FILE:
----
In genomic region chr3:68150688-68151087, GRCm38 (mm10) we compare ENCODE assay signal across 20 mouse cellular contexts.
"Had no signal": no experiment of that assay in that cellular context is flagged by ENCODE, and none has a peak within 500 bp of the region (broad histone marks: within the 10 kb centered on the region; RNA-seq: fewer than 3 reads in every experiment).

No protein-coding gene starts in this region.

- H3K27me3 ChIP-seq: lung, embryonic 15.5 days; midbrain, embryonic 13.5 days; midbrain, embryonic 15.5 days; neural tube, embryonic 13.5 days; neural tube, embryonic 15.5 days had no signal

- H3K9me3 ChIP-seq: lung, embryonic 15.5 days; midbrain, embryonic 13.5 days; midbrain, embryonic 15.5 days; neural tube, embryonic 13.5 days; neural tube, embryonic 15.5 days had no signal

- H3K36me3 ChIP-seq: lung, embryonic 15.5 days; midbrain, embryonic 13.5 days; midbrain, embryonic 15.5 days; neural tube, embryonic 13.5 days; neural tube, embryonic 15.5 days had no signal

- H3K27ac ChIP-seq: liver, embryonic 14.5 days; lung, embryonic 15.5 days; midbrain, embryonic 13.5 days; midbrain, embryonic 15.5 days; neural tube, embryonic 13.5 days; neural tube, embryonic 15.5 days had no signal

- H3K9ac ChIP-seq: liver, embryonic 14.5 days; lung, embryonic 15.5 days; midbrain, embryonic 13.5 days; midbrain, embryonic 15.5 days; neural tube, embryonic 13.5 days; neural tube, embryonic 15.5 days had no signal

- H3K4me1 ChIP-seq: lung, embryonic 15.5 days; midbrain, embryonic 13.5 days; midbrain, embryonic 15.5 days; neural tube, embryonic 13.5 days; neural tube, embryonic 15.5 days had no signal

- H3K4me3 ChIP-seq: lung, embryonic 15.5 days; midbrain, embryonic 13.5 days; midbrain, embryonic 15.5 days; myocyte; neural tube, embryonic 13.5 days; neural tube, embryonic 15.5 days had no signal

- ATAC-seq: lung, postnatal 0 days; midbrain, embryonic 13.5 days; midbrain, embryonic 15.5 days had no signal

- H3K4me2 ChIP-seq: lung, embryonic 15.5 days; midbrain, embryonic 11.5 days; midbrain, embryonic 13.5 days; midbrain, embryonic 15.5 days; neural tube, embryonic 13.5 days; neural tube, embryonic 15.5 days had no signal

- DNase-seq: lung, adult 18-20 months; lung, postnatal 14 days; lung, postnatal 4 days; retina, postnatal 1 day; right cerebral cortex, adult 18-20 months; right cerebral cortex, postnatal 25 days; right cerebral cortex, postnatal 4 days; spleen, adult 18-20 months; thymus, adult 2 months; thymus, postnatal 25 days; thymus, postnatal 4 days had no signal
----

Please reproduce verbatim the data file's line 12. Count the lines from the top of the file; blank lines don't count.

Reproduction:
- H3K4me2 ChIP-seq: lung, embryonic 15.5 days; midbrain, embryonic 11.5 days; midbrain, embryonic 13.5 days; midbrain, embryonic 15.5 days; neural tube, embryonic 13.5 days; neural tube, embryonic 15.5 days had no signal